4. Quercus dentata Thunberg in Murray, Syst. Veg., ed. 14. 858. 1784.
柞栎 hu shu
Quercus obovata Bunge.
Trees to 25 m tall, deciduous. Branchlets strong, sulcate, densely yellowish gray stellate tomentose. Petiole 2-5 mm, densely brown tomentose; leaf blade obovate to narrowly so, 10-30 × 6-30 cm, abaxially densely grayish brown stellate tomentose, adaxially dark green and pubescent but glabrescent, base rounded, margin with a few undulate to rough serrations on each side, apex with short, blunt tip; secondary veins 4-10 on each side of midvein; tertiary veins abaxially prominent. Female inflorescences axillary on apical part of young shoot, 1-3 cm. Cupule cupular, 1.2-2 × 2-5 cm including bracts, enclosing 1/2-2/3 of nut; bracts reddish brown, narrowly lanceolate, ca. 1 cm, inflexed or erect, leathery, abaxially with brown filiform hairs, adaxially glabrous. Nut ovoid to broadly so, 1.5-2.3 × 1.2-1.5 cm, glabrous; scar ca. 1 cm in diam., slightly raised; stylopodium ca. 2 mm in diam. Fl. Apr-May, fr. Sep-Oct.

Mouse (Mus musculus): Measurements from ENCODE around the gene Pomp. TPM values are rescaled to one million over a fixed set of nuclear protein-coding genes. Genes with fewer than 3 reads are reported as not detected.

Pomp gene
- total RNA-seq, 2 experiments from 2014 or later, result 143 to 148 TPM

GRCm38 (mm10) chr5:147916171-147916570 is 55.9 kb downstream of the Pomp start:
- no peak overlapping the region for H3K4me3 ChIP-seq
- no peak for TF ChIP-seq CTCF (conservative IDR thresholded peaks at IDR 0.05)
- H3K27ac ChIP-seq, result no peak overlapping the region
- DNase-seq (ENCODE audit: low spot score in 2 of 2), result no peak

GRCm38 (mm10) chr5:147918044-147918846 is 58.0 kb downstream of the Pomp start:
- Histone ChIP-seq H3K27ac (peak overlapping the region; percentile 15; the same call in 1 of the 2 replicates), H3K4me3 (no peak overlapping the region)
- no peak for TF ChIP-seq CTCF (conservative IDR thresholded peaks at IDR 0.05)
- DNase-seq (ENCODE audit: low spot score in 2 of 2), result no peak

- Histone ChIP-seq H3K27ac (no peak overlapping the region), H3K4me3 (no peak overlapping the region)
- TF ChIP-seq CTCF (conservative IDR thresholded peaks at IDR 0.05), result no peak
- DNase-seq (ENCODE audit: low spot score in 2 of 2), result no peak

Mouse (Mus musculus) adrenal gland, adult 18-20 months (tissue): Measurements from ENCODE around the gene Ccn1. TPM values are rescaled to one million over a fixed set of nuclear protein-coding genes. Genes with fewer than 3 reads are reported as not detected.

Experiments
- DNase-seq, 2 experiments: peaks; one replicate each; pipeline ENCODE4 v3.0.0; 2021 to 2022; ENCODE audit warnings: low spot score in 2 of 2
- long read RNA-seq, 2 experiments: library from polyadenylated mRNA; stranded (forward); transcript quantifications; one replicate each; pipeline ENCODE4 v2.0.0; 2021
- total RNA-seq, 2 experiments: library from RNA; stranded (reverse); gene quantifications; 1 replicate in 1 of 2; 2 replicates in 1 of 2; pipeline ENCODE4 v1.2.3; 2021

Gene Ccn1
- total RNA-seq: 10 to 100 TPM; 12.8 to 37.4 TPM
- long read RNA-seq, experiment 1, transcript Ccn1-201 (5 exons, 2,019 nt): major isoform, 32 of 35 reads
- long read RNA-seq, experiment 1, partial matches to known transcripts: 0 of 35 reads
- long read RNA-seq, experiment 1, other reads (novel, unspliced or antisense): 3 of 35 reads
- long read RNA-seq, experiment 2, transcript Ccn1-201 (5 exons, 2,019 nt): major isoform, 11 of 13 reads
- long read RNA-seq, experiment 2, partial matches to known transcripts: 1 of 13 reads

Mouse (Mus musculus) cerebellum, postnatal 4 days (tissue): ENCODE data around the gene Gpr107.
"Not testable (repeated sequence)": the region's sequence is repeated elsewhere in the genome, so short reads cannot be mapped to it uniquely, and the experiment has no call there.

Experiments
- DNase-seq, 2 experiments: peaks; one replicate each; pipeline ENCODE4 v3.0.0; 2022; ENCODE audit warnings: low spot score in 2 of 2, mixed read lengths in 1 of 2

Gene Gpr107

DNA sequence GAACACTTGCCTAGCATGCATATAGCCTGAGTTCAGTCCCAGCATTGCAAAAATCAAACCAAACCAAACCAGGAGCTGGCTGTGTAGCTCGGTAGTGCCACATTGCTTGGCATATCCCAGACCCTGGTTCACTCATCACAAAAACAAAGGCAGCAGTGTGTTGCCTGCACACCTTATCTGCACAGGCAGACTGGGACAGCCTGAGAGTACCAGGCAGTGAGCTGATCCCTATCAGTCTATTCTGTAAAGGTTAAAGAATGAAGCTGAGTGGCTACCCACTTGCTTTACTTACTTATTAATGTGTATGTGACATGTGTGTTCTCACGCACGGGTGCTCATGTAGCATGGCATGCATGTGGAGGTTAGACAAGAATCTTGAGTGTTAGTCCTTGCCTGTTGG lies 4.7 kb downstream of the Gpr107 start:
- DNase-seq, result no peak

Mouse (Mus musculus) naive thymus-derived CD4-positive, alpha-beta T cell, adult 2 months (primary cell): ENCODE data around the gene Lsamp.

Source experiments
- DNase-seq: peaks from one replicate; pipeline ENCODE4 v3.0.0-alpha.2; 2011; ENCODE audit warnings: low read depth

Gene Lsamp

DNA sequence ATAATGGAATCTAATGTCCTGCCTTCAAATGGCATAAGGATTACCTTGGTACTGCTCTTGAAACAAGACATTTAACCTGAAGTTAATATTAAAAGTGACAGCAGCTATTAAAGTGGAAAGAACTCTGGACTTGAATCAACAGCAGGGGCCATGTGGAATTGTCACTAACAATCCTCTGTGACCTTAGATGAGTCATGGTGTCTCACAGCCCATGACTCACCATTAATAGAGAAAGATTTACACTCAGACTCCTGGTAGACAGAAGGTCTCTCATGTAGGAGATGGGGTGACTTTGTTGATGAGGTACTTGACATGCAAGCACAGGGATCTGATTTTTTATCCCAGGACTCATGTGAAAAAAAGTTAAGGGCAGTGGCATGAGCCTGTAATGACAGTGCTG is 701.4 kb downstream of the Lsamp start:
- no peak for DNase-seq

Mixed mesophytic forests; below 100-2700 m. Anhui, Gansu, Guizhou, Hebei, Heilongjiang, Henan, Hubei, Hunan, Jiangsu, Jiangxi, Jilin, Liaoning, Shaanxi, Shandong, Shanxi, Sichuan, Yunnan, Zhejiang [Japan, Korea]
A number of species have been named for what are probably hybrids between Quercus dentata and other species. These species are morphologically intermediate between their putative parental species and include the following: Quercus fangshanensis Liou (Contr. Inst. Bot. Natl. Acad. Peiping 4: 7. 1936), which is probable a hybrid with Quercus aliena var. pekingensis and has been found in Hebei, Henan, and Shanxi; Quercus stewardii Rehder (J. Arnold Arbor. 6: 207. 1925) and Q. fenchengensis H. W. Jen & L. M. Wang (in H. W. Jen & al., Bull. Bot. Res., Harbin 4(4): 196. 1984), which are probable hybrids with Quercus aliena var. acutiserrata and have been found in Anhui, Hubei, Jiangxi, Liaoning, Shaanxi, and Zhejiang; Quercus mongolicodentata Nakai (Bot. Mag. (Tokyo) 40: 164. 1926) and Quercus hopeiensis Liou (Contr. Inst. Bot. Natl. Acad. Peiping 4: 8. 1936), which are probable hybrids with Quercus mongolica and have been found in Gansu, Hebei, Henan, Liaoning, Shandong, and Shanxi, as well as in Korea.